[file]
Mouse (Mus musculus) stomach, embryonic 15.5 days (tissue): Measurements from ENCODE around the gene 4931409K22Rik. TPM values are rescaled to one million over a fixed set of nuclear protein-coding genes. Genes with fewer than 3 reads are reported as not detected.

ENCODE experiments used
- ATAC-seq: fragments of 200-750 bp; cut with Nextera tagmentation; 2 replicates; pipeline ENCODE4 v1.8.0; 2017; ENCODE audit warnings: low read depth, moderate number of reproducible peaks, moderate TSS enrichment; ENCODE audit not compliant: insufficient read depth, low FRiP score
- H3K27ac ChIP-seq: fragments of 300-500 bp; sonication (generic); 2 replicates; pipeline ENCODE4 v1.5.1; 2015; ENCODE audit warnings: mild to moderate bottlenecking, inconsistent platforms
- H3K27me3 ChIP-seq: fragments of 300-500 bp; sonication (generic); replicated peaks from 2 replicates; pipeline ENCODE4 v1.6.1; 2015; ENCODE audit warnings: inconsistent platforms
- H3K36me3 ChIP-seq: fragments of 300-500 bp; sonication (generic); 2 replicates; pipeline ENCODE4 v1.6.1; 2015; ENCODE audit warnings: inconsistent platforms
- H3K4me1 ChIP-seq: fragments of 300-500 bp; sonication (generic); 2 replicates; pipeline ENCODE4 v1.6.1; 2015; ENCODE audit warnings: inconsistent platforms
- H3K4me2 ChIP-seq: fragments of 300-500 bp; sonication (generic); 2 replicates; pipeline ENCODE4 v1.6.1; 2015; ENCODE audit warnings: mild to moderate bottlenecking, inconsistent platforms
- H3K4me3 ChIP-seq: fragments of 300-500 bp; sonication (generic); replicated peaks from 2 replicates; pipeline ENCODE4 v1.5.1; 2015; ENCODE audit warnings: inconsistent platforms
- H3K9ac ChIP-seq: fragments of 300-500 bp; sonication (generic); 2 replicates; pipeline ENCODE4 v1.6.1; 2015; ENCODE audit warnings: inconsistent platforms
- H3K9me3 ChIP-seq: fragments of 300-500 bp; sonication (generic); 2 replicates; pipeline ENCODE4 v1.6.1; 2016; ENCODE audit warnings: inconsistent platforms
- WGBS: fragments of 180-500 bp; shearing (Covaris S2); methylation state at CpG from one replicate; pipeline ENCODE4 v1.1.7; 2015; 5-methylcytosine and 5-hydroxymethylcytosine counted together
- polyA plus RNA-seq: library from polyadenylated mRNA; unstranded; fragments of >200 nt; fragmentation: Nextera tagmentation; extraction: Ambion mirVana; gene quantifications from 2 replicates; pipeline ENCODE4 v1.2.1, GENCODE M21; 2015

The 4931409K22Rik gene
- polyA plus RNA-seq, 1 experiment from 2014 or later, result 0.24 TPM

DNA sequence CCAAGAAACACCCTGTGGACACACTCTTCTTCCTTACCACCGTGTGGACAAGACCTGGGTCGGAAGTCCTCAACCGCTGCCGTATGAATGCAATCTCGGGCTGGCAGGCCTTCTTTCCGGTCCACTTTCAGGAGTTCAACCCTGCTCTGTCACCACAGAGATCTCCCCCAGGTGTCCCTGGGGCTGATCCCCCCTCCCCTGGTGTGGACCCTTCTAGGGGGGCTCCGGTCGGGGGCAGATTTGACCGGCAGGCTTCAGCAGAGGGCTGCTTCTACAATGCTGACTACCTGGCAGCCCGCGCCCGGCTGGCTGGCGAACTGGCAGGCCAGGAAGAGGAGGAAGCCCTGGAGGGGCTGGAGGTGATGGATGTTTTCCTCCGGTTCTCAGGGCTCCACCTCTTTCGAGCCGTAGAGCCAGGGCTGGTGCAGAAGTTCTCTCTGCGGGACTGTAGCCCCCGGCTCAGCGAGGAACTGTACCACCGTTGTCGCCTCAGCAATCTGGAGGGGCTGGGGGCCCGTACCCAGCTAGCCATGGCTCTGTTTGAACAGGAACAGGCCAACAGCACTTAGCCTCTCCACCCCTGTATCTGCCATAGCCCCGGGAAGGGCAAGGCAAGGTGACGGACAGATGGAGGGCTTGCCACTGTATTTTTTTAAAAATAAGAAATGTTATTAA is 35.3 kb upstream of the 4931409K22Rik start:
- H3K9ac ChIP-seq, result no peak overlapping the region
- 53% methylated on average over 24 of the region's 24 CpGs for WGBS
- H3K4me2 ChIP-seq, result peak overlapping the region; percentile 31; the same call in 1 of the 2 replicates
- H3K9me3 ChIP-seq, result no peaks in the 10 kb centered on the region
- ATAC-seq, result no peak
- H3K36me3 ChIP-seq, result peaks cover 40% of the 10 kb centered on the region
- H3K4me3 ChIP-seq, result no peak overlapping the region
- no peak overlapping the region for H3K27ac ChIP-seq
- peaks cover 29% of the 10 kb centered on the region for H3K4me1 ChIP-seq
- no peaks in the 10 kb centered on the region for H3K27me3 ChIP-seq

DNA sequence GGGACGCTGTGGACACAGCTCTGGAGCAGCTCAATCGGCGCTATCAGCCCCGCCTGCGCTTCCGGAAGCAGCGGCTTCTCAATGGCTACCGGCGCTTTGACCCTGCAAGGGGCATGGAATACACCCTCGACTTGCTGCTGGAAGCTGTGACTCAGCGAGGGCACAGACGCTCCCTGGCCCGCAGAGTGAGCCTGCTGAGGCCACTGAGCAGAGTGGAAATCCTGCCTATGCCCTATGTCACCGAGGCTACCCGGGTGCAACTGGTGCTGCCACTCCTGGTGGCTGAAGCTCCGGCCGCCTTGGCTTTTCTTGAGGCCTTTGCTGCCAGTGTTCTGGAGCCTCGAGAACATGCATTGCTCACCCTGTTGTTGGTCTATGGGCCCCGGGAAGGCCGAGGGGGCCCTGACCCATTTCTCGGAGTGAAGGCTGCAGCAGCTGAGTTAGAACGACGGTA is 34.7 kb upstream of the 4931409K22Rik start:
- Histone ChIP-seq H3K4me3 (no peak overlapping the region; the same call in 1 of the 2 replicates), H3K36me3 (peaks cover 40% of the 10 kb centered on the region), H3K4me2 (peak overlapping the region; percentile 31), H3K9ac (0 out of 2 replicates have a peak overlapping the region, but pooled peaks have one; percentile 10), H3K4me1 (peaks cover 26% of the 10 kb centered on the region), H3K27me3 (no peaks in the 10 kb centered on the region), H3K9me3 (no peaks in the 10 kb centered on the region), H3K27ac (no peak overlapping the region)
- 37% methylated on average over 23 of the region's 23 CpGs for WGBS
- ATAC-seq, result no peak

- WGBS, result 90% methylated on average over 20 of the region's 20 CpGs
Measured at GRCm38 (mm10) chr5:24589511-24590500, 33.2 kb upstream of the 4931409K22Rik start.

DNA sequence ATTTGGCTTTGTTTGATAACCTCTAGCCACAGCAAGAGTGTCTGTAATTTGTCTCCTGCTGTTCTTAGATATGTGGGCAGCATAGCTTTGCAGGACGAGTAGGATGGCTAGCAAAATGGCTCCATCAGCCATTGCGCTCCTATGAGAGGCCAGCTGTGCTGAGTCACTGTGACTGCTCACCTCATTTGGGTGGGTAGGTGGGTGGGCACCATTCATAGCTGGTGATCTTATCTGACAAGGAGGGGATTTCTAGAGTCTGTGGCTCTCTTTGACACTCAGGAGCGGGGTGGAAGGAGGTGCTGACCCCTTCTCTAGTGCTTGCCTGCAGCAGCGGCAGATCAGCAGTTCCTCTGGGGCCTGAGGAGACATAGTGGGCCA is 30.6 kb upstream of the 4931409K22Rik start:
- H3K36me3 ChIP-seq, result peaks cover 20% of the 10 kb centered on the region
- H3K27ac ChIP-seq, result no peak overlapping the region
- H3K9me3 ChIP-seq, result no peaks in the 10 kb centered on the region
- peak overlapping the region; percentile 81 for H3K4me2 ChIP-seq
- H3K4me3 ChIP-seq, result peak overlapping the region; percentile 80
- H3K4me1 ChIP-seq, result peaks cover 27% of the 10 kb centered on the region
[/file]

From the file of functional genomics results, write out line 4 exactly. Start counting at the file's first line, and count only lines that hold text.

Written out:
- H3K27ac ChIP-seq: fragments of 300-500 bp; sonication (generic); 2 replicates; pipeline ENCODE4 v1.5.1; 2015; ENCODE audit warnings: mild to moderate bottlenecking, inconsistent platforms